Leading Your Church in a Time of Crisis
Since our world and our lives stopped being normal due to the coronavirus, my mind has regularly been going to a story about leadership from ancient times.
For many, the name of “Joseph” from the Bible brings images of a brightly colored “dream coat”.
However, more importantly, Joseph was once called on to save an entire nation from devastation during a global crisis.
As the story goes, Joseph was called by the Egyptian Pharaoh to interpret a troubling dream he had.
Joseph’s interpretation was actually a prophecy: Globally, there will be seven years of abundance, followed by seven years of famine.
Pharaoh responded by putting Joseph in charge of managing what was to come.
As the story unfolds from there, we see some key lessons in Joseph’s leadership that might be of help to us today.
The story says that Joseph was 30 years old when he was unexpectedly brought before the world’s preeminent leader to interpret a dream.
Joseph’s response was interesting.
He said, “I can’t interpret your dream, but my God can.”
With a chance to show how smart he was, he instead chose to show humility by revealing that he didn’t have all the answers.
At the same time, he showed confidence.
He knew where and how to find the answers.
This combination of humility and confidence is remarkable given the circumstances.
The Lesson: In a crisis, be humble enough to listen, yet confident in what you know.
Assess and Reflect
The story says that immediately after leaving Pharaoh’s presence, Joseph traveled all throughout Egypt.
The context of the story leads us to believe he was doing so to assess the situation.
Up until this time, Joseph was in prison.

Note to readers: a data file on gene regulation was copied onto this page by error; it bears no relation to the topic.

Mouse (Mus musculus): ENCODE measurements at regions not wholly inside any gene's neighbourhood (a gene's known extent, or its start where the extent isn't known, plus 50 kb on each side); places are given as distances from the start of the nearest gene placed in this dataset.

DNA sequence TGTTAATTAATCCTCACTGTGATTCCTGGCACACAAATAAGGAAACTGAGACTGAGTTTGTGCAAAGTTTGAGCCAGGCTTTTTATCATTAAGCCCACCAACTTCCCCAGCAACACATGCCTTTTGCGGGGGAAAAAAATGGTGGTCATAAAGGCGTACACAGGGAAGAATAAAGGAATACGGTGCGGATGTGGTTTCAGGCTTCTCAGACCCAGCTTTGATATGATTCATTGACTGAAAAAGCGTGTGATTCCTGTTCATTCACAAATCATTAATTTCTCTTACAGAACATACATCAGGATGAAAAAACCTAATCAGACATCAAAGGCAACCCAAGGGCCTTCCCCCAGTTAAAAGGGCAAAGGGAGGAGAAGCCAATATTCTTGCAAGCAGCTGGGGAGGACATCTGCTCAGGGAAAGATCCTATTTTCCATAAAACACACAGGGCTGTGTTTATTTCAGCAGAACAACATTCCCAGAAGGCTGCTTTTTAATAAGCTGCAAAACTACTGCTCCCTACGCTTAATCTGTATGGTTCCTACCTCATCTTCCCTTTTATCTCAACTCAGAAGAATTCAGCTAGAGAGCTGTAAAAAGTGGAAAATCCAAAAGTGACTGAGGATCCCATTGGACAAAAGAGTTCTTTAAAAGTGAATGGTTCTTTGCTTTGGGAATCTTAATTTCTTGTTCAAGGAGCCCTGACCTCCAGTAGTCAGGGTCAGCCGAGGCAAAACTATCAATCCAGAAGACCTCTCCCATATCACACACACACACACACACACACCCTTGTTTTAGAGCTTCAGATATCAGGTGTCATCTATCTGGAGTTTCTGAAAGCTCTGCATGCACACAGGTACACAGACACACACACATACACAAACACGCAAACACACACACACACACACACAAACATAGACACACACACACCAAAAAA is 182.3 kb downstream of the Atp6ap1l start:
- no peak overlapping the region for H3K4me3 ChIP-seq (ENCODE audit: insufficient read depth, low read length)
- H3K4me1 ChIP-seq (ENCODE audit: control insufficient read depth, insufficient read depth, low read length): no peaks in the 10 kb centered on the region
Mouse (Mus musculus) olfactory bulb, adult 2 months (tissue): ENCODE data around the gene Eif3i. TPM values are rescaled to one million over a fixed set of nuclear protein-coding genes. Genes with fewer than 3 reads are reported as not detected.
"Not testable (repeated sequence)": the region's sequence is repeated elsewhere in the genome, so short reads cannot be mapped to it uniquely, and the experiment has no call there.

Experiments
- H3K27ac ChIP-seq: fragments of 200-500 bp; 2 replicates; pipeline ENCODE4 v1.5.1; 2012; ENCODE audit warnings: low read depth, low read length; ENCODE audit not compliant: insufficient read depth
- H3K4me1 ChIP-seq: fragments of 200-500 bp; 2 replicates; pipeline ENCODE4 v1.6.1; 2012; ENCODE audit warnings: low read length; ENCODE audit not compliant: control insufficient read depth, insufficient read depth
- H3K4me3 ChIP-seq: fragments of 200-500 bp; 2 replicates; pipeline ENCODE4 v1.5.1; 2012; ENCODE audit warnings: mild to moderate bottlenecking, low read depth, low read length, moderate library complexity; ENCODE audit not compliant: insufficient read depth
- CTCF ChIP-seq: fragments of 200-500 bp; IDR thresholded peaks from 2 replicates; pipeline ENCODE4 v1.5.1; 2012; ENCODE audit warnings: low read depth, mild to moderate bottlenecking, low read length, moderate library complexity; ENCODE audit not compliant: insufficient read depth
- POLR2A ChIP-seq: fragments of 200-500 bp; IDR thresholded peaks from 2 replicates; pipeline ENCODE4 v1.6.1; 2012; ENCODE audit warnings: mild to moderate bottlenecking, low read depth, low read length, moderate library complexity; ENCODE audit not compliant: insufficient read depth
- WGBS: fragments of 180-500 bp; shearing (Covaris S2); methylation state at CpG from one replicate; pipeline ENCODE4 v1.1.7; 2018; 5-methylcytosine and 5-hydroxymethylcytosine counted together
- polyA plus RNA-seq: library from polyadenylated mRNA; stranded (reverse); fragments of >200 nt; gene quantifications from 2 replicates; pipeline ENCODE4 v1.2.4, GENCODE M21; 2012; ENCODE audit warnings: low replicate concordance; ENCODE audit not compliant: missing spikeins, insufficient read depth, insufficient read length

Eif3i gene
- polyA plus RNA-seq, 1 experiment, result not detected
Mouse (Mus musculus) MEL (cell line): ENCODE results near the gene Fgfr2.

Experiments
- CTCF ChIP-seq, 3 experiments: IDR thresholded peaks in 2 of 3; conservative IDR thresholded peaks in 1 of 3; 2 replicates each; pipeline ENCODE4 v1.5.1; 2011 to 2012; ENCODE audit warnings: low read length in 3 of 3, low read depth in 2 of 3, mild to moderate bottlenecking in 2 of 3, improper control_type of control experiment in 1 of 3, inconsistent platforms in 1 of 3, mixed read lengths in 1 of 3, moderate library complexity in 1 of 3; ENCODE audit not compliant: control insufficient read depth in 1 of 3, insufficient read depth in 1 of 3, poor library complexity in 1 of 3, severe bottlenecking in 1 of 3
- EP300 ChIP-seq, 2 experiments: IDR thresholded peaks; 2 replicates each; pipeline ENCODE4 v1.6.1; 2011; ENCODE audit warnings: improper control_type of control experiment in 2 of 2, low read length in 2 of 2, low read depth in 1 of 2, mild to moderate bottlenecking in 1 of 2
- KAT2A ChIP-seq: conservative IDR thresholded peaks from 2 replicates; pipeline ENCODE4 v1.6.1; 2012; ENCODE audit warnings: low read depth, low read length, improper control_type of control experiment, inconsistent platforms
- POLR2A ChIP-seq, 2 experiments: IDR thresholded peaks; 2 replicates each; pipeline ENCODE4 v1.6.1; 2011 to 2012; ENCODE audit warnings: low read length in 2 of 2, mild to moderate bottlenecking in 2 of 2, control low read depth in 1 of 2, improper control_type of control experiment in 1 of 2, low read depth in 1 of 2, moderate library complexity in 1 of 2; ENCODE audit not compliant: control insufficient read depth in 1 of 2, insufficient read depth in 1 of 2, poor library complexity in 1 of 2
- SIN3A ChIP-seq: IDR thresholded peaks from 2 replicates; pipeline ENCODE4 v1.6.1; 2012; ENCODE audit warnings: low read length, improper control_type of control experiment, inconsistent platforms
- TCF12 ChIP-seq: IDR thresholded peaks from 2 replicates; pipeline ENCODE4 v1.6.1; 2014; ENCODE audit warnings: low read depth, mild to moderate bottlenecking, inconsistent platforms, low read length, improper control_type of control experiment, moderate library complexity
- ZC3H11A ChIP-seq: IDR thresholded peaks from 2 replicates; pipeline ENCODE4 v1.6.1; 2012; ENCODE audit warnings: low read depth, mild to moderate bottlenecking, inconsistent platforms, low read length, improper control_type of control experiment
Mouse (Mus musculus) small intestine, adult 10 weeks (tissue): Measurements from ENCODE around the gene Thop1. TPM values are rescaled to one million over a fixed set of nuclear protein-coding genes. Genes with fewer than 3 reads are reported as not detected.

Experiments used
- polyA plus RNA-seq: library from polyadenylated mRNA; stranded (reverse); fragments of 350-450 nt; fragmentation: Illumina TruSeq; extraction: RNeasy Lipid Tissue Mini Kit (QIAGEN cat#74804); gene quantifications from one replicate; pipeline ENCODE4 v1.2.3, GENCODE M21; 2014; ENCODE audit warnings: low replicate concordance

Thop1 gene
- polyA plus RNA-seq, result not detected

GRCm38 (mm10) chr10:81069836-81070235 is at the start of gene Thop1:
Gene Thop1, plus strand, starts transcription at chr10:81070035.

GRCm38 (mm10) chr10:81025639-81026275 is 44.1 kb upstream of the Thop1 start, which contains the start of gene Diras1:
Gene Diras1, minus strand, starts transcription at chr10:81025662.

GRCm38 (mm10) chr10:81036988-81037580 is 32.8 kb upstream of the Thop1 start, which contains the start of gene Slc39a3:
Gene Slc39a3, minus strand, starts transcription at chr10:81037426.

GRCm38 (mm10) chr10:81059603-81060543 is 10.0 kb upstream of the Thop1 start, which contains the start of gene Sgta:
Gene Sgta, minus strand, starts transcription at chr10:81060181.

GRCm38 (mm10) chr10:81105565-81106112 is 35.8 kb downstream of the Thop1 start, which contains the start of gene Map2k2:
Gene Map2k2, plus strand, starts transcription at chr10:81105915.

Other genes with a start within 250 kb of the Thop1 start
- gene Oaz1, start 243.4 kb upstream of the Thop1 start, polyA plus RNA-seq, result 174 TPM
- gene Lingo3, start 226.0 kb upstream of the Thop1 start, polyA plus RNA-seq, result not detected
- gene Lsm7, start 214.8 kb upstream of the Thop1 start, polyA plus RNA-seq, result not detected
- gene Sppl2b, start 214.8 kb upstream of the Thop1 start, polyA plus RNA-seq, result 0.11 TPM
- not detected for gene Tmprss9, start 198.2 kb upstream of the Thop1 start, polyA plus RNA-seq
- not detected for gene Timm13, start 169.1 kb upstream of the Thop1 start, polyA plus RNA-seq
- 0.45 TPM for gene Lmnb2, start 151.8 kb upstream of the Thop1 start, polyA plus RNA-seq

Even though he knew what was coming (seven years of abundance), he spent time discovering, exploring, and gaining perspective on the current situation.
The Lesson: When in a crisis, take a moment to assess. Ask “Where are we now?”. Think and reflect before acting.
Respond (don’t React) with a Plan
The story continues.
Joseph developed and hatched a plan: During the 7 years of abundance, he gathered as much grain as possible, and stored it.
The specifics of how this worked are not given, other than to say that Joseph collected all the food that was produced in those 7 years.
I’m sure there were many who disagreed with this approach.
But he stayed with the plan.
The result? By the time the famine hit, they had more food available than could be measured.
As the famine continued, Joseph made adjustments.
The overall plan stayed intact, but as new information and circumstances came to light, the plan was revised, yet never abandoned.
The Lesson: In a crisis, plan. Stick to the plan. Revise the plan. Stick to the plan.
It’s About Them, Not You
The story ends with the seven years of famine affecting the entire known world.
As food became scarce, everyone came to Egypt.
And what does Joseph do? He feeds EVERYONE, Egyptian and non-Egyptian alike.
Joseph understood that surviving this crisis was not about his well being, or status, or comfort.
He understood it was not just about his country. He had a genuine concern for everyone.
So much so, that he updated his plan for the long term.
He enabled the people to grow their own food in exchange for 20% of what they produced.
In doing so, they would be much better off if something like this should happen again.
The people’s response to Joseph was to say, “You have saved our lives, may we find favor in your eyes.”
The Lesson: When leading through a crisis, focus on others and their needs first.
Topics: AdviceView More Posts from Breeze